A Last Hope: The Civil Rights Act of 1866

In Caldwell v. United States and Caldwell v. Barr, the intent and title of The Civil Rights Act of 1866 are the basis of this protection claim against military electronic surveillance.

14 Statute-at-Large Chapter 31 is described as “An Act, to Protect all Persons in the United States in their Civil Rights and furnish the Means of their Vindication;” this is important distinction. Without the Act’s protection, a person could be rendered (113 years later by a subsequent act, say 50 US Code 1801) an “enemy of the state” or simply an enemy without cause.

Carter Page, in 2016, was surveilled by F.B.I. agent Robert Steele who created a dossier that a Department of Justice (DOJ) attorney [similar to Chief Judge of Federal Claims Margaret Sweeney who worked as a Foreign Intelligence Surveillance Court (FISC)-DOJ attorney from 1999 to 2003] would craft into an application submitted to the FISC. Page’s application was not only approved, it was renewed three times.

It is The Civil Rights Act of 1866 that protected Page’s right to his civil stature. FISC’s FISA approval attempted to strip Page of his citizenship and reassign his status from citizen to “enemy.” An enemy of the United States is subject to electronic surveillance. In Department of Defense and specifically Navy terminology, that means Warfare Support. You become target practice.

Comcast, upon losing both appeals to Byron Allen in the Ninth Circuit of California, contested the use of The Civil Rights Act of 1866 in its later rendition as USC 1983. The company petitioned the Supreme Court in order to apply the “but for” standard to the Act. Now why would the Court do that on the stage of US law?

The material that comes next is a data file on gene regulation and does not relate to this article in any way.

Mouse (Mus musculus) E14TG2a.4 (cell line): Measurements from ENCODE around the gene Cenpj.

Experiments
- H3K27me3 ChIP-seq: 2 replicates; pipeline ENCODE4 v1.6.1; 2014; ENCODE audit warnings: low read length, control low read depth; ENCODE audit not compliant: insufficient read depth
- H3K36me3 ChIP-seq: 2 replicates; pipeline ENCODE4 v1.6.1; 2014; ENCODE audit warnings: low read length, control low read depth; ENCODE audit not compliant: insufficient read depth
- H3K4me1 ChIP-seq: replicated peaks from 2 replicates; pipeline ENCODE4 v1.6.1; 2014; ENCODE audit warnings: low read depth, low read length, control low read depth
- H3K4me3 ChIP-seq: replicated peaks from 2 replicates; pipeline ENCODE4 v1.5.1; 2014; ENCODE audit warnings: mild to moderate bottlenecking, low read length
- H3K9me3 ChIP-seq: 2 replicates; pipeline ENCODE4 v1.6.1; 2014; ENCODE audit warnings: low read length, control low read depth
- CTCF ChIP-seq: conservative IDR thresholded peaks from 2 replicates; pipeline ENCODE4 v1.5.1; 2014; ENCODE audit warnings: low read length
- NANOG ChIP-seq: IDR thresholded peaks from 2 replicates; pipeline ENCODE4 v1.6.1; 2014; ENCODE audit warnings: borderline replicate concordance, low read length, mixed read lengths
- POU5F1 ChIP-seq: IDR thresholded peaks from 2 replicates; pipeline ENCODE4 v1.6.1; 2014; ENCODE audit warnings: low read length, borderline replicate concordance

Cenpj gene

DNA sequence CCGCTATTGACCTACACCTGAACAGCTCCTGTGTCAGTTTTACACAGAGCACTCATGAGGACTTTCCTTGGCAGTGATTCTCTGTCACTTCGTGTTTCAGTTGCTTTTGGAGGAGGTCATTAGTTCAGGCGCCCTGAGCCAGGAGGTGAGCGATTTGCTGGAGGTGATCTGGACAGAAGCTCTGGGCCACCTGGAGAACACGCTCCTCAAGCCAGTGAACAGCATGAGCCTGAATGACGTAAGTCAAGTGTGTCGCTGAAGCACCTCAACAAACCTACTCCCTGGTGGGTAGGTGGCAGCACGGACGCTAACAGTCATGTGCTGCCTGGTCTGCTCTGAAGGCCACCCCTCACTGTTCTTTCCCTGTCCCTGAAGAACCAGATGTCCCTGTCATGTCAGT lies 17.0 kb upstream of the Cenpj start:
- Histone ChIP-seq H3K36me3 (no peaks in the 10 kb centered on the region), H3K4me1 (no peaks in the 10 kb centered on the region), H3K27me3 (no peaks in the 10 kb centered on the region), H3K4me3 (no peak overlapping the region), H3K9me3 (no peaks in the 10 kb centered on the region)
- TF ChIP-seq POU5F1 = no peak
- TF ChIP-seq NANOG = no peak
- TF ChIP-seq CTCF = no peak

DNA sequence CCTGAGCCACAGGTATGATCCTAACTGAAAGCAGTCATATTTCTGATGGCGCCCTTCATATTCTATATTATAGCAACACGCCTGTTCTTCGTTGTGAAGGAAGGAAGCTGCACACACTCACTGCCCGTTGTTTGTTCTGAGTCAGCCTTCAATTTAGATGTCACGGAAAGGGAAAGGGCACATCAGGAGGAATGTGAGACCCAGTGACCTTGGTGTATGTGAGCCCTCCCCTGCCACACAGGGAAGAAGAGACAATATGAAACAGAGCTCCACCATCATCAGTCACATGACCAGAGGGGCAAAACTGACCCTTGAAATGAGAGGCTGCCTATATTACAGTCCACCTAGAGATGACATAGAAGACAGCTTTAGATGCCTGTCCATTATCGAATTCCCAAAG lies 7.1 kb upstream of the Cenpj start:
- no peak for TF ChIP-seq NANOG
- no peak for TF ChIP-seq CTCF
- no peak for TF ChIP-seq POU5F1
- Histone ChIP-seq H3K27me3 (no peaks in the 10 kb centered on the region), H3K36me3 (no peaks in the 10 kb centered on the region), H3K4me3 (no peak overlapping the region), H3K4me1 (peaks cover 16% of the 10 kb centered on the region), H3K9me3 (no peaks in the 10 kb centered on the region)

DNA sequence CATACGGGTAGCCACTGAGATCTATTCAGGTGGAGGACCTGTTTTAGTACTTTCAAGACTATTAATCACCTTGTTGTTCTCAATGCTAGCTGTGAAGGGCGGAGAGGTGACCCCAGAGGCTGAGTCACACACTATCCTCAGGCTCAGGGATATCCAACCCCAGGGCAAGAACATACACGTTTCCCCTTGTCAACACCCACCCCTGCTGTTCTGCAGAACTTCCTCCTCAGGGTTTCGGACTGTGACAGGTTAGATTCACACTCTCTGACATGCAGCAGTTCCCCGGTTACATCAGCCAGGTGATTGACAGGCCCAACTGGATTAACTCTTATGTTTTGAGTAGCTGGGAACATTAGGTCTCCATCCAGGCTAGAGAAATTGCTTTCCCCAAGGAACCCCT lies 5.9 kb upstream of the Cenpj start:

Upon returning Allen’s defeated case to the Ninth Circuit, Comcast easily and happily handed over multiple contracts to Entertainment Studios. So why did Comcast, The Supreme Court and the Department of Justice all get together to unanimously demolish portions of The Civil Rights Act?

Because The Civil Rights Act of 1866 is the nation’s first civil right law and it protects the civil rights of all people.

Due to this legal defeat, now only exclusive and proven discrimination warrants application of the Act. So if an employee with perfect attendance, excellent evaluations, and a stellar performance on the job by chance, happens upon a memo from the CEO stating that this is employee is not to be promoted because he is Black, then The Civil Rights Act’s protections can be applied. In other words, “but for” an elusive and exclusive smoking gun of discrimination (a letter from the CEO) and no other mitigating circumstances (tardiness), then and only then does the Act apply.

The Supreme Court and Neil Gorsuch did for The Civil Rights Act what Roger Taney and his Court did for Dred Scott; flaw the law. For this desecration both “justices” and their courts are accountable to God.